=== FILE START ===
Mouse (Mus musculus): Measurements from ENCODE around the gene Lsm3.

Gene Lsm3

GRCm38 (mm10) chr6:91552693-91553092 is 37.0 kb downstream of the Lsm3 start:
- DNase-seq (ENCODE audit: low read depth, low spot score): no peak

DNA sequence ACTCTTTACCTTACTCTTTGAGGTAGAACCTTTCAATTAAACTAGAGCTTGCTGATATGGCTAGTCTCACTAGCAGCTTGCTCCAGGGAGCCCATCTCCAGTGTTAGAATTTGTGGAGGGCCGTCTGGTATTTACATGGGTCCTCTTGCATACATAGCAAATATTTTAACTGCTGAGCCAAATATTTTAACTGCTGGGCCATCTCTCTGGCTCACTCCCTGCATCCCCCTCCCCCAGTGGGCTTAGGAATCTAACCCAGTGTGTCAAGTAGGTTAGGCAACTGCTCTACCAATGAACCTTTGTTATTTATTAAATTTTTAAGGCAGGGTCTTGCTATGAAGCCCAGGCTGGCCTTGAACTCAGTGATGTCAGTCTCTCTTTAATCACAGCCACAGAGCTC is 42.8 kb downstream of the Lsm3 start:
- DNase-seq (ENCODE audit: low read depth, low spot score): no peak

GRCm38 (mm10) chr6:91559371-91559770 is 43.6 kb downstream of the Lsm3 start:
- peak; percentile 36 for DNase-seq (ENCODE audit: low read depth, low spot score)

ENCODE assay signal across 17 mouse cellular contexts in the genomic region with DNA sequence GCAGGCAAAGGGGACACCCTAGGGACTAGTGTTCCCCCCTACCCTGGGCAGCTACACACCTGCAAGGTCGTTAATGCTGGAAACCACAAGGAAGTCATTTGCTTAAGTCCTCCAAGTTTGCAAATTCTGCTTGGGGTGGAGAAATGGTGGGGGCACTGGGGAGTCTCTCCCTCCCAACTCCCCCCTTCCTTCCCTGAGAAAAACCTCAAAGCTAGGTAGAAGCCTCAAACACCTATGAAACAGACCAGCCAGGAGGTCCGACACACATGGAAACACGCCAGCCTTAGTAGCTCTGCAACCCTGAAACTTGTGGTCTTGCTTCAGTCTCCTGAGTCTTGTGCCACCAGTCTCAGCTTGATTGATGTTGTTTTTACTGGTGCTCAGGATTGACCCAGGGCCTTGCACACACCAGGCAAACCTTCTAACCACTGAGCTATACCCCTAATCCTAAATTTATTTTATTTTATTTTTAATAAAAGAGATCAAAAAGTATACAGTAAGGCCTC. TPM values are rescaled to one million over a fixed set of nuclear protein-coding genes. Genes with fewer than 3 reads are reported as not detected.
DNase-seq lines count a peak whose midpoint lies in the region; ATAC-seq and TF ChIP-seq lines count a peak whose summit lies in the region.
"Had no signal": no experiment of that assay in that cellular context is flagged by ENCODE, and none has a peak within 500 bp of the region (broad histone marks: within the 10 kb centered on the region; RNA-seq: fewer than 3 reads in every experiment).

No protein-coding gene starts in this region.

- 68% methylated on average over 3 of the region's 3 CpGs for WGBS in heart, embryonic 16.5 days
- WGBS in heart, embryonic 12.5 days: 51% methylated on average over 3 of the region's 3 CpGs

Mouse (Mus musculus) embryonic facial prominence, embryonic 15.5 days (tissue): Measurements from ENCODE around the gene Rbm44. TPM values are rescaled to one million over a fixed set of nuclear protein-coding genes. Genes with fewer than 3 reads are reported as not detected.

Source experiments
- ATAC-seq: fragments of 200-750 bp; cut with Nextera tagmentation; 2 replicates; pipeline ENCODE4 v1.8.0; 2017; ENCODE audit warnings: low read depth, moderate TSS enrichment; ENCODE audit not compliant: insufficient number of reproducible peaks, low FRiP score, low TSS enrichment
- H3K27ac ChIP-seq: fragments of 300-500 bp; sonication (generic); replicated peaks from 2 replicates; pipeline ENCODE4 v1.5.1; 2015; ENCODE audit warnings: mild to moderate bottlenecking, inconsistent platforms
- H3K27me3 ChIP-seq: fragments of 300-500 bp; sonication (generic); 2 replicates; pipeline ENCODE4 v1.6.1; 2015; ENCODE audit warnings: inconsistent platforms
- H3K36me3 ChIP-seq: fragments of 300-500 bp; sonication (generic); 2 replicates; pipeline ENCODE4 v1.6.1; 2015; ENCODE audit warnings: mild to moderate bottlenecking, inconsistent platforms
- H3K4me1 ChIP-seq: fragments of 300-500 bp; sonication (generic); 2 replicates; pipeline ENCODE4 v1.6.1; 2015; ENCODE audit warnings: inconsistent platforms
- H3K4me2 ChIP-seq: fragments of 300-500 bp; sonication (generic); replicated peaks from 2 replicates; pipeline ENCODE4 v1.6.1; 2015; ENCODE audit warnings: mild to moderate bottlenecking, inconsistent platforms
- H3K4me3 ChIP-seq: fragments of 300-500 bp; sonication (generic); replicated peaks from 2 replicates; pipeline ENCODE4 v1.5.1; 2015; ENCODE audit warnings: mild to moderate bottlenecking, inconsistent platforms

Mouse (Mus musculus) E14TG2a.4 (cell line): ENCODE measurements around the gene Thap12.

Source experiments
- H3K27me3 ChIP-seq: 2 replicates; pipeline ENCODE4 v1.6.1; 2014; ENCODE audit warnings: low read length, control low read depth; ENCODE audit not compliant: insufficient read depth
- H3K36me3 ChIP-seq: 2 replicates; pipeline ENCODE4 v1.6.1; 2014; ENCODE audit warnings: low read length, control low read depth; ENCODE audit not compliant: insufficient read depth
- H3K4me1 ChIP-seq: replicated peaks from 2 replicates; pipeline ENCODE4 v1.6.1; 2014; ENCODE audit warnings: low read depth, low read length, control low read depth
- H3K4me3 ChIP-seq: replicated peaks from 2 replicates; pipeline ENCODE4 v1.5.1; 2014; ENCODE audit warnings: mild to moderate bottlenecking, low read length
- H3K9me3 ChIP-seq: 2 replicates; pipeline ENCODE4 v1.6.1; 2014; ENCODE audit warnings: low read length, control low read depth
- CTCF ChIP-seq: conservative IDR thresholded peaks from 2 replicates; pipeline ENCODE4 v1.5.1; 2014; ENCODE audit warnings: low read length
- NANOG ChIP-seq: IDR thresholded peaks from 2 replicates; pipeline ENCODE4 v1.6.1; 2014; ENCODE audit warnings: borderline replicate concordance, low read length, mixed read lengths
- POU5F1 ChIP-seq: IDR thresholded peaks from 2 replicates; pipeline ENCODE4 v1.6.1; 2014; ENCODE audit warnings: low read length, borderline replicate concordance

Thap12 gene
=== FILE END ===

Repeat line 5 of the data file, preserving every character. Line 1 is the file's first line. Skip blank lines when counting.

DNA sequence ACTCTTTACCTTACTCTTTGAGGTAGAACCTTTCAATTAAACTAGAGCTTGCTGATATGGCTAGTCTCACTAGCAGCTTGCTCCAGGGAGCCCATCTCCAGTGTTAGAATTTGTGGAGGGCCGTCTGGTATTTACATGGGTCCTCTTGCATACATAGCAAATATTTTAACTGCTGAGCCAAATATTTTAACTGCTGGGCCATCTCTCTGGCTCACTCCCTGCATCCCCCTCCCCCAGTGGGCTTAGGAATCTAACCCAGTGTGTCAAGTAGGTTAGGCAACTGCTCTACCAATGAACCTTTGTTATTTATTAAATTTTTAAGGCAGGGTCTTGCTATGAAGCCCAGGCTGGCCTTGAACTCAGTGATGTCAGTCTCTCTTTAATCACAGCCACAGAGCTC is 42.8 kb downstream of the Lsm3 start: